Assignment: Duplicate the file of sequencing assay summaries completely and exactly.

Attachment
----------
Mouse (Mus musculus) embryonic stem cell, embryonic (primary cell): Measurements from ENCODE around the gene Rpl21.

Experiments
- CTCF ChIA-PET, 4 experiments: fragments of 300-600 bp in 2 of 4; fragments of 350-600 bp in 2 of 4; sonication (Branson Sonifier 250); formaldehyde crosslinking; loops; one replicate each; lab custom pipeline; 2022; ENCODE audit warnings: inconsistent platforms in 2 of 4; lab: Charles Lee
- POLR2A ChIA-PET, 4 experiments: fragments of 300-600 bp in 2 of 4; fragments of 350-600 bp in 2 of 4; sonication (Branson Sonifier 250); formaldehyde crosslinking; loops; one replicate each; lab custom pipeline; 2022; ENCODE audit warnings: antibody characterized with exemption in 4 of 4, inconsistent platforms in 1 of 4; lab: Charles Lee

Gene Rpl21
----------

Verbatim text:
Mouse (Mus musculus) embryonic stem cell, embryonic (primary cell): Measurements from ENCODE around the gene Rpl21.

Experiments
- CTCF ChIA-PET, 4 experiments: fragments of 300-600 bp in 2 of 4; fragments of 350-600 bp in 2 of 4; sonication (Branson Sonifier 250); formaldehyde crosslinking; loops; one replicate each; lab custom pipeline; 2022; ENCODE audit warnings: inconsistent platforms in 2 of 4; lab: Charles Lee
- POLR2A ChIA-PET, 4 experiments: fragments of 300-600 bp in 2 of 4; fragments of 350-600 bp in 2 of 4; sonication (Branson Sonifier 250); formaldehyde crosslinking; loops; one replicate each; lab custom pipeline; 2022; ENCODE audit warnings: antibody characterized with exemption in 4 of 4, inconsistent platforms in 1 of 4; lab: Charles Lee

Gene Rpl21